You may have heard of Madam C.J. Walker (1867-1919), the Black millionaire entrepreneur who built a cosmetics business at the height of Jim Crow segregation. But did you know she was a woman of faith? The African Methodist Episcopal (AME) Church played a transformative role in her life story and success. Please join us for a conversation between Rev. Mark Tyler, pastor of Mother Bethel AME Church, and Dr. Tyrone McKinley Freeman, author of the new book Madam C.J. Walker’s Gospel of Giving: Black Women’s Philanthropy during Jim Crow, about how faith and the AME Church changed her life and continues to shape generosity by African Americans today.
About the author:
Tyrone McKinley Freeman is an award-winning scholar and teacher who serves as Assistant Professor of Philanthropic Studies and Director of Undergraduate Programs at the Indiana University Lilly Family School of Philanthropy. Previously, he was a professional fundraiser for social services, community development, and higher education organizations. He was also Associate Director of The Fund Raising School where he trained nonprofit leaders in the United States, Africa, Asia, and Europe.
His research focuses on the history of African American philanthropy, philanthropy in communities of color, the history of American philanthropy, and philanthropy and fundraising in higher education. His latest book is entitled, Madam C.J. Walker’s Gospel of Giving: Black Women’s Philanthropy during Jim Crow, (University of Illinois Press, 2020). It examines African American women’s history of charitable giving, activism, education, and social service provision through the life and example of Madam C.J. Walker, the early twentieth century black philanthropist and entrepreneur.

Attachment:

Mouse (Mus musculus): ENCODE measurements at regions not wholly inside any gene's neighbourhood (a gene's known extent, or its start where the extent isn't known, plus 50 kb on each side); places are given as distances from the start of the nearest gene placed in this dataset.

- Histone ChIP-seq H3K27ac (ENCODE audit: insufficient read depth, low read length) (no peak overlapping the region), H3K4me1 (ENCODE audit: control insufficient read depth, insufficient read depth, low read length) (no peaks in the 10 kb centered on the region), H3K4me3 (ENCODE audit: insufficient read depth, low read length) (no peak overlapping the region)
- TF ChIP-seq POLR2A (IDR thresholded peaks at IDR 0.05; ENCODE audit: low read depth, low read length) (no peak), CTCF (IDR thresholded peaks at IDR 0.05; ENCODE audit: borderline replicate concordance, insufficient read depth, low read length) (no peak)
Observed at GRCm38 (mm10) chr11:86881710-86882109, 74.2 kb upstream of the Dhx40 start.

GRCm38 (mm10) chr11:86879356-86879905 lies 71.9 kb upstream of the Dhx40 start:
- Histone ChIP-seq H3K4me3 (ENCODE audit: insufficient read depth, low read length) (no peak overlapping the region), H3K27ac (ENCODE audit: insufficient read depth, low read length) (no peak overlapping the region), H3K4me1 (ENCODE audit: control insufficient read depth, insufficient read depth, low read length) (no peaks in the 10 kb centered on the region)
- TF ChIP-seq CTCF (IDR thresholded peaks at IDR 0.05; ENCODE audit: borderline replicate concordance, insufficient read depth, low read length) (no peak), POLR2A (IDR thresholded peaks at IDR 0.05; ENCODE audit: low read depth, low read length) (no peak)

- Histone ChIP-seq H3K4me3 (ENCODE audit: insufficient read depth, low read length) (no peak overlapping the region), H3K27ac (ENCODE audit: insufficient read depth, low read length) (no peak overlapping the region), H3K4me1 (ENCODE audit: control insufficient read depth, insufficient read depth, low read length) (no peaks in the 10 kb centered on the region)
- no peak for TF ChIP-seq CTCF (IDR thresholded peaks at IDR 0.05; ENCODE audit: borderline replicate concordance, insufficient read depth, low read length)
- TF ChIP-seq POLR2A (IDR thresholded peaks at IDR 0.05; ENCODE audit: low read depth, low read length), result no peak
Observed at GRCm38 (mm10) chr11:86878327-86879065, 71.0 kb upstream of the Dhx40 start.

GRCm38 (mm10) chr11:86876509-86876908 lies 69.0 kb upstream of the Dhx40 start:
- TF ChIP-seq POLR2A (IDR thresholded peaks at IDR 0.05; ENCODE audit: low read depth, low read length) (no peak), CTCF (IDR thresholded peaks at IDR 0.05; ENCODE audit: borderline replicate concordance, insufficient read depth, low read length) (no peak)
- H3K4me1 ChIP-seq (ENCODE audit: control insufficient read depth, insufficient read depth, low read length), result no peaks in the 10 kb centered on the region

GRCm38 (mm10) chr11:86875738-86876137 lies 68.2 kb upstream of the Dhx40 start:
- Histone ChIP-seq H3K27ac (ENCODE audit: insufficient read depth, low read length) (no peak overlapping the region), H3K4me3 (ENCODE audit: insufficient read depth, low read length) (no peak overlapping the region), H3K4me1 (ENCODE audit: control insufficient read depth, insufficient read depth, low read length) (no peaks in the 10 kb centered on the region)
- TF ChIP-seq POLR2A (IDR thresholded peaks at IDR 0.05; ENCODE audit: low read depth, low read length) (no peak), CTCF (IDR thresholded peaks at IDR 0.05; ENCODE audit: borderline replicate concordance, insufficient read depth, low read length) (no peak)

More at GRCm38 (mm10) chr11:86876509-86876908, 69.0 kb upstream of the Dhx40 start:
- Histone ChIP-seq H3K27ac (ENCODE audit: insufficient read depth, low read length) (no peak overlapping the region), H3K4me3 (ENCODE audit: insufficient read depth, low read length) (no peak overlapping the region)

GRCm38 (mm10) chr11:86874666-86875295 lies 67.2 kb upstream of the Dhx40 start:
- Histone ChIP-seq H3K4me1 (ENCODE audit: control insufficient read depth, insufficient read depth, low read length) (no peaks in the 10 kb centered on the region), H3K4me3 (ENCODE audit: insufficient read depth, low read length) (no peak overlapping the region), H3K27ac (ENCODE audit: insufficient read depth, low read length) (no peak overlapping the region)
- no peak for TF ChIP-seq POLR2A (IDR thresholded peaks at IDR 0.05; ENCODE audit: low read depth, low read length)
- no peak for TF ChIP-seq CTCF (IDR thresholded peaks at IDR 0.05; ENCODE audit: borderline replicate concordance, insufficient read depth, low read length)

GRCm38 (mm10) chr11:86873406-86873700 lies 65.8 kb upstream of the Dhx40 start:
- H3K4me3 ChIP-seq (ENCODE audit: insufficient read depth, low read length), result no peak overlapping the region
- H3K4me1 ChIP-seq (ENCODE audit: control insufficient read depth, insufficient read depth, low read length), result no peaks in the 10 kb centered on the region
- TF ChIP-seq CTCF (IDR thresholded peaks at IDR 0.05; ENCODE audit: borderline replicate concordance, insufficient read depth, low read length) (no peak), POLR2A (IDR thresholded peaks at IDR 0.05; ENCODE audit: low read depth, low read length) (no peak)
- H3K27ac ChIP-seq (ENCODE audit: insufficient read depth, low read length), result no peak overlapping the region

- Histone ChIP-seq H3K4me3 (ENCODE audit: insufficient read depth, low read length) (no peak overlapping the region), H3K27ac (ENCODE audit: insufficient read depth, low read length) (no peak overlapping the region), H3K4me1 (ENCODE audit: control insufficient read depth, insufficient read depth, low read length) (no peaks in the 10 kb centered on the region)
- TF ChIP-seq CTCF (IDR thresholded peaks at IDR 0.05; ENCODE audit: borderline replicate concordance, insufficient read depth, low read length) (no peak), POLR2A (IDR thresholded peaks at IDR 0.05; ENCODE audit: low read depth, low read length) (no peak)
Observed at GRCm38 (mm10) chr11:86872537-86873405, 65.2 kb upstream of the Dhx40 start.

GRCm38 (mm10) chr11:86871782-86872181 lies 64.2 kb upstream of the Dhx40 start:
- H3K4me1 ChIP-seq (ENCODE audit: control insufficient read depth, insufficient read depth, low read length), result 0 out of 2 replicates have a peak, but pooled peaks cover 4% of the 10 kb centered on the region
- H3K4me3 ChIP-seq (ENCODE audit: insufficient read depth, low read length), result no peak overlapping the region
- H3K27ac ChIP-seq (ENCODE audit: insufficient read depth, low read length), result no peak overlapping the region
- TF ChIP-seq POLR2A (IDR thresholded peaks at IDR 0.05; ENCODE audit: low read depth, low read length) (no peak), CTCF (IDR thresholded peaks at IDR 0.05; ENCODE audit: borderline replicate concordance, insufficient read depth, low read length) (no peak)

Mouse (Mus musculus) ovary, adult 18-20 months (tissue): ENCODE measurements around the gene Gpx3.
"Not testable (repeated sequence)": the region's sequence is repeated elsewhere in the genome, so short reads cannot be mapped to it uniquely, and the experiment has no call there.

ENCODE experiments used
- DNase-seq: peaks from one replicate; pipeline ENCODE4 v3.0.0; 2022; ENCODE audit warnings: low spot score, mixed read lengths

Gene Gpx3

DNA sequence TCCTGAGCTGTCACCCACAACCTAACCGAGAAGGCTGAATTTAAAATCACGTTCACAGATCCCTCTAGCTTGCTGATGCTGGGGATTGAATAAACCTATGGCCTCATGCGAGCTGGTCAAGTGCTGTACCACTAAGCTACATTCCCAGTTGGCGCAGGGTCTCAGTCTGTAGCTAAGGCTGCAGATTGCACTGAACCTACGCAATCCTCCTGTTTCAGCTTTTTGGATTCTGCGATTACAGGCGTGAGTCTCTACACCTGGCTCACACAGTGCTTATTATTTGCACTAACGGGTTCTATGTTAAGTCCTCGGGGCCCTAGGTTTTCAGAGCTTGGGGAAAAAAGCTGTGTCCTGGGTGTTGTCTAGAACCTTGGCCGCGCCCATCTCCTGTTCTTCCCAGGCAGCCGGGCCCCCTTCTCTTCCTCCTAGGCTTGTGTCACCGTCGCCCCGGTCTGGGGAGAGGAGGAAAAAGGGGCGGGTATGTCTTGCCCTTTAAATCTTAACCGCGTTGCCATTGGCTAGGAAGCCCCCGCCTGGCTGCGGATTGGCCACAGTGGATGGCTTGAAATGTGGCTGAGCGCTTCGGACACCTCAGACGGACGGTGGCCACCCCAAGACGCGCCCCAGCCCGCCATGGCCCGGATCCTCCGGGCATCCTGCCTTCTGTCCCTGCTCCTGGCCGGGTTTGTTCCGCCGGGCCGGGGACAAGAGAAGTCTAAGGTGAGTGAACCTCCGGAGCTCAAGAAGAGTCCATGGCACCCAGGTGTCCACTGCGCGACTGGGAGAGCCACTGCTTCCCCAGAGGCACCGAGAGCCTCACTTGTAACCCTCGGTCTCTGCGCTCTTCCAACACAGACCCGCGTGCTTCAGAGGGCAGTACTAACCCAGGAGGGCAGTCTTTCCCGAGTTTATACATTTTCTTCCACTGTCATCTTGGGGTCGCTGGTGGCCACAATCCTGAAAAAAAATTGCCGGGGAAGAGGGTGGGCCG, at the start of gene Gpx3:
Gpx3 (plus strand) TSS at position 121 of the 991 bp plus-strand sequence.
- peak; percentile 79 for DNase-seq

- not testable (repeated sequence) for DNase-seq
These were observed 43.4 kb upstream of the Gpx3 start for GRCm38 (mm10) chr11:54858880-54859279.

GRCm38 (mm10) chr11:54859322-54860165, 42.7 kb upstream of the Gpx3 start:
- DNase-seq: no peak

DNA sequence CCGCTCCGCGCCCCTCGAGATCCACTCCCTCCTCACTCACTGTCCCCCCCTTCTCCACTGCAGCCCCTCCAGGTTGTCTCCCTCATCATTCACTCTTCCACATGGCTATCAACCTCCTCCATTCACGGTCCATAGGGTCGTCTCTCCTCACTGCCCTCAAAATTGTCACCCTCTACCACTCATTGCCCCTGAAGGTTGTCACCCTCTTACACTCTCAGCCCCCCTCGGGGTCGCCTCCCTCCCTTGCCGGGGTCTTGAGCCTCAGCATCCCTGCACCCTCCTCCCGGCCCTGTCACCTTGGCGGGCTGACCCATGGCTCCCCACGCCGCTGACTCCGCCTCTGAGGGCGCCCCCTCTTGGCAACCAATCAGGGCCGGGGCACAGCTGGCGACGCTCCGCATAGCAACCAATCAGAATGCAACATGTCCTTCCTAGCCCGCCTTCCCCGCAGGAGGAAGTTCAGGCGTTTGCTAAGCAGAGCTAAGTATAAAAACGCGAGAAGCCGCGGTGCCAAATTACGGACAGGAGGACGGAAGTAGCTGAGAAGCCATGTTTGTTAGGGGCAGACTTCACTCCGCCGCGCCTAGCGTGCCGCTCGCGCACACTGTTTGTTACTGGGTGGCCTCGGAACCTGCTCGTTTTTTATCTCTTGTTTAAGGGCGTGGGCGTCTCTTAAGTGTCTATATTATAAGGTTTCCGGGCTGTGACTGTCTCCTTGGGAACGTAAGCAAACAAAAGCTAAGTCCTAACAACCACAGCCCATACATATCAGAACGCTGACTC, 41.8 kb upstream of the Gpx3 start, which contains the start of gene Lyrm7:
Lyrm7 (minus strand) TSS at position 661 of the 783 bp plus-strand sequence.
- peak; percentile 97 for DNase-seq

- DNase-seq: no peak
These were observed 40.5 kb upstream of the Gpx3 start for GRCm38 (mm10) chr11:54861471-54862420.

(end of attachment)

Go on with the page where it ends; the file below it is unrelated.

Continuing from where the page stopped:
His work has appeared or been cited in The New York Times, O: The Oprah Magazine, USA Today, TIME, Harvard Business Review, Stanford Social Innovation Review, NewsOne, Blavity, The Conversation, Black Perspectives, Philanthropy Women, Chronicle of Philanthropy, and Advancing Philanthropy.
He is co-author of Race, Gender and Leadership in Nonprofit Organizations (2011 Palgrave MacMillan). A proud HBCU grad, Tyrone earned a B.A. in English/Liberal Arts from Lincoln University (PA), a M.S. in Adult Education from Indiana University, a Master’s in Urban and Regional Planning from Ball State University, and a Ph.D. in Philanthropic Studies from Indiana University.
About Rev. Mark Kelly Tyler:
An ordained itinerant elder in the African Methodist Episcopal Church, Dr. Tyler has extensive expertise in both theological education and pastoral ministry. Since 2008 he has served as senior pastor of the historic Mother Bethel African Methodist Episcopal Church in Philadelphia. He has taught at Payne Theological Seminary and New Brunswick Theological Seminary in addition to Methodist Theological School in Ohio.